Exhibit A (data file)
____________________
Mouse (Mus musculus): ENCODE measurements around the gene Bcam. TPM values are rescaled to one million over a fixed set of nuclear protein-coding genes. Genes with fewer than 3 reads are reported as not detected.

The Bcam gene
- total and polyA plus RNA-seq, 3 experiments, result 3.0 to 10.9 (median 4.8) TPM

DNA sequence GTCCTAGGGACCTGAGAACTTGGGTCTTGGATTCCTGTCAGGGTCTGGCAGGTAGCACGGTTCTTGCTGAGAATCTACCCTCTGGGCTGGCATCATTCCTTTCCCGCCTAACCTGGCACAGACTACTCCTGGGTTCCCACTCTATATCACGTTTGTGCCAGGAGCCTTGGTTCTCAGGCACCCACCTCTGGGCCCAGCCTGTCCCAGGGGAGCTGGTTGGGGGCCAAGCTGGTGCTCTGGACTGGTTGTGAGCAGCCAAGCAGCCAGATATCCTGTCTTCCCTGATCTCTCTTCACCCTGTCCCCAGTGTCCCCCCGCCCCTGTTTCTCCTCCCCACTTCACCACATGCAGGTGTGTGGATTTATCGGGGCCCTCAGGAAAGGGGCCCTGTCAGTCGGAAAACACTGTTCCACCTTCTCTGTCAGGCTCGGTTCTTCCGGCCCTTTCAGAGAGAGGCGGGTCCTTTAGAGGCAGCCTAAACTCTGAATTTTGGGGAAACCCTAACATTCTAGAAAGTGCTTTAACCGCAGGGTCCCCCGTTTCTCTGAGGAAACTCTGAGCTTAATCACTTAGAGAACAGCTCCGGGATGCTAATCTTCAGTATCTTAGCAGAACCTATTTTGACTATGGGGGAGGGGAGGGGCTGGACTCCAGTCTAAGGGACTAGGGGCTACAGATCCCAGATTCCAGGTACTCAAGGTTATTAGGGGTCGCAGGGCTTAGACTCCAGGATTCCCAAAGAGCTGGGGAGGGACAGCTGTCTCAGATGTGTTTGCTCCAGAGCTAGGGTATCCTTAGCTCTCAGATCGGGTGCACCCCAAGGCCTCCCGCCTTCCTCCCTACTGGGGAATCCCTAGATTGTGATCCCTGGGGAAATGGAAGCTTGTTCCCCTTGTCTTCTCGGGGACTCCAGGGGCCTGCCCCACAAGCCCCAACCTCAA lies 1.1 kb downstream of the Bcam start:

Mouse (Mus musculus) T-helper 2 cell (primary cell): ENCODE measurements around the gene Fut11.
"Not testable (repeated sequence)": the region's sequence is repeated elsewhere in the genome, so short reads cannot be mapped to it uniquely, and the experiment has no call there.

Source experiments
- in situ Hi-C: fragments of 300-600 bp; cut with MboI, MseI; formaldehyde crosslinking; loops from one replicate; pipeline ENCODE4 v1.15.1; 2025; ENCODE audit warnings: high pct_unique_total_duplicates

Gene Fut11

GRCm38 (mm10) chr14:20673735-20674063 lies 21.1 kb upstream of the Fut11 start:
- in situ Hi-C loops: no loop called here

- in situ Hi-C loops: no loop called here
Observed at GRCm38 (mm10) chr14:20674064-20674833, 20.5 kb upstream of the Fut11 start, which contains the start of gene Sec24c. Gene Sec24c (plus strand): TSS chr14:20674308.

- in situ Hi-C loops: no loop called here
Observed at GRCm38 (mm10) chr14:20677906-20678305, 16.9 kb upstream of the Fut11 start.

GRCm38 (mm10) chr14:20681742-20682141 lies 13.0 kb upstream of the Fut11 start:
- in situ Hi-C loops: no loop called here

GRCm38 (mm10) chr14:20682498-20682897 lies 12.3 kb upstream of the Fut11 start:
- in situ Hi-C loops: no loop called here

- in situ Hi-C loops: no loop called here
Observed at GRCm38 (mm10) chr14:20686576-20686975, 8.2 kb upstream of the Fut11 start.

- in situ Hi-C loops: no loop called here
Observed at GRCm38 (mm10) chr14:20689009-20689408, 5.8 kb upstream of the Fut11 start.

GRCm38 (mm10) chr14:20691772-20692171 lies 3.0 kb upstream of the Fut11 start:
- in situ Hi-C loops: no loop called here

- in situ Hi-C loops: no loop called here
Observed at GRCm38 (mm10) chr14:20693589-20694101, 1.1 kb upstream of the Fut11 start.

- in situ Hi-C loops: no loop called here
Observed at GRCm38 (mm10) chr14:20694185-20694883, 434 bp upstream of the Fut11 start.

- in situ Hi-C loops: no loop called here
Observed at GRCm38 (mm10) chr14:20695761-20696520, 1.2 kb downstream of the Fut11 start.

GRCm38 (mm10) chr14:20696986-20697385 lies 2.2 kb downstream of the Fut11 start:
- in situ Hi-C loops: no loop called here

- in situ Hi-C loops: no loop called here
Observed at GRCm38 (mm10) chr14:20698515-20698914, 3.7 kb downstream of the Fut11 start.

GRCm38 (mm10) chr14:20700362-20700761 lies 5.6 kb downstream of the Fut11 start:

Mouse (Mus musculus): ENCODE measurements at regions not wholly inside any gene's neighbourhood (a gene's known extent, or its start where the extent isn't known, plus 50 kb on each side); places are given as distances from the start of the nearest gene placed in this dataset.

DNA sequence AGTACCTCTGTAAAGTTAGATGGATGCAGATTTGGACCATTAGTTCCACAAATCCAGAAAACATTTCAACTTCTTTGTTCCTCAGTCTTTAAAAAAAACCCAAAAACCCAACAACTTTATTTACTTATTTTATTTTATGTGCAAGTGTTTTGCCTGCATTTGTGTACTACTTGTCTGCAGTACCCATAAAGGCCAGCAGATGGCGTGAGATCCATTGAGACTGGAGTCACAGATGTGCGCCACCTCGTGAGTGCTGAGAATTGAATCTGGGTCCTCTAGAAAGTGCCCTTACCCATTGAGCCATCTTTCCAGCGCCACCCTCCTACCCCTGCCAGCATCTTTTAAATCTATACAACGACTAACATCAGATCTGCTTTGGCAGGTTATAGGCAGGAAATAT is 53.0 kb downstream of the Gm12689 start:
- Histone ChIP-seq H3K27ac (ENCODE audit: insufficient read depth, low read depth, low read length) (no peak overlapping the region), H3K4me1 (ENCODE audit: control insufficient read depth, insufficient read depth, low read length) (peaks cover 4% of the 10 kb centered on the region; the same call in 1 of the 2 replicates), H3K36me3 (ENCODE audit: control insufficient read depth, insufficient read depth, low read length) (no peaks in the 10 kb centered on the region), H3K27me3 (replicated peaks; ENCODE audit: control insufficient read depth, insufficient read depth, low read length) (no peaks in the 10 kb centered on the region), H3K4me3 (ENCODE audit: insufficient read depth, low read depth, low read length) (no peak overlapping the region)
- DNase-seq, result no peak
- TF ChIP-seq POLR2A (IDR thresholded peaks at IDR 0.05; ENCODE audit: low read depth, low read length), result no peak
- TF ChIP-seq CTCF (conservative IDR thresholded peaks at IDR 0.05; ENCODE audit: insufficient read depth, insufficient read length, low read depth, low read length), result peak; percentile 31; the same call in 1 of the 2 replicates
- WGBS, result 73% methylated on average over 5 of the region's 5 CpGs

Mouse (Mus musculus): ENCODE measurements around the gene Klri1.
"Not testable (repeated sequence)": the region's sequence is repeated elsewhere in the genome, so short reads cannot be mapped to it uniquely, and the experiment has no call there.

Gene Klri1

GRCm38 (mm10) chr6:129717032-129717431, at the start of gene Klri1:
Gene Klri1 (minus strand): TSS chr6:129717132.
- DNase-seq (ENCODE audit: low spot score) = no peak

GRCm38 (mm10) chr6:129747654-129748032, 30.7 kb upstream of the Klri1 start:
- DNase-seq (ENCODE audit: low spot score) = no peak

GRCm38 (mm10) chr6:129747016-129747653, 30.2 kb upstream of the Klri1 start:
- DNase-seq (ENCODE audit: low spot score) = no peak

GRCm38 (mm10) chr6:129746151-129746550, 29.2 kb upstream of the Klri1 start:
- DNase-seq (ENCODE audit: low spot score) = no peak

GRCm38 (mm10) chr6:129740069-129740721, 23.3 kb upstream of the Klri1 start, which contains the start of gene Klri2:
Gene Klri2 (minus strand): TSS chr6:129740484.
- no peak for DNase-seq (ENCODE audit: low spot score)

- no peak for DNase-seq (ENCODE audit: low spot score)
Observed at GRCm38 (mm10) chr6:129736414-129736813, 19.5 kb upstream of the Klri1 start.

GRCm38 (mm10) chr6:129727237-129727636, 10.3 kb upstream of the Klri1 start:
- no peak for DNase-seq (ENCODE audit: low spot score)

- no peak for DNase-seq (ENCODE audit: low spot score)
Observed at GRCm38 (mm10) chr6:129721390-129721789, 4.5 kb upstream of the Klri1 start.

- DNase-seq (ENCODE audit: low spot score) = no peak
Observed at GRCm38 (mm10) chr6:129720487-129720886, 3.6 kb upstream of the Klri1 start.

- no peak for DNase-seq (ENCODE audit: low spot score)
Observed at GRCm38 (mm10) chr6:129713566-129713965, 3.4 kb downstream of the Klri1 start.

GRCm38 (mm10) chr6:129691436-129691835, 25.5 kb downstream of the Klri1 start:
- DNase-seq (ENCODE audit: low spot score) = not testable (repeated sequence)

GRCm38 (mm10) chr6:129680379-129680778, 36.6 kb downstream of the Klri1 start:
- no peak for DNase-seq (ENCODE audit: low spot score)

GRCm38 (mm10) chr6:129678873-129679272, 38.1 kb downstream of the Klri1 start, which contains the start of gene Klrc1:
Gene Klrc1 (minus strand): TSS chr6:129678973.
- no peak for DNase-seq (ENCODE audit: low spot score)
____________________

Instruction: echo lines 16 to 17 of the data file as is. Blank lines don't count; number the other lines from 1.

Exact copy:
GRCm38 (mm10) chr14:20681742-20682141 lies 13.0 kb upstream of the Fut11 start:
- in situ Hi-C loops: no loop called here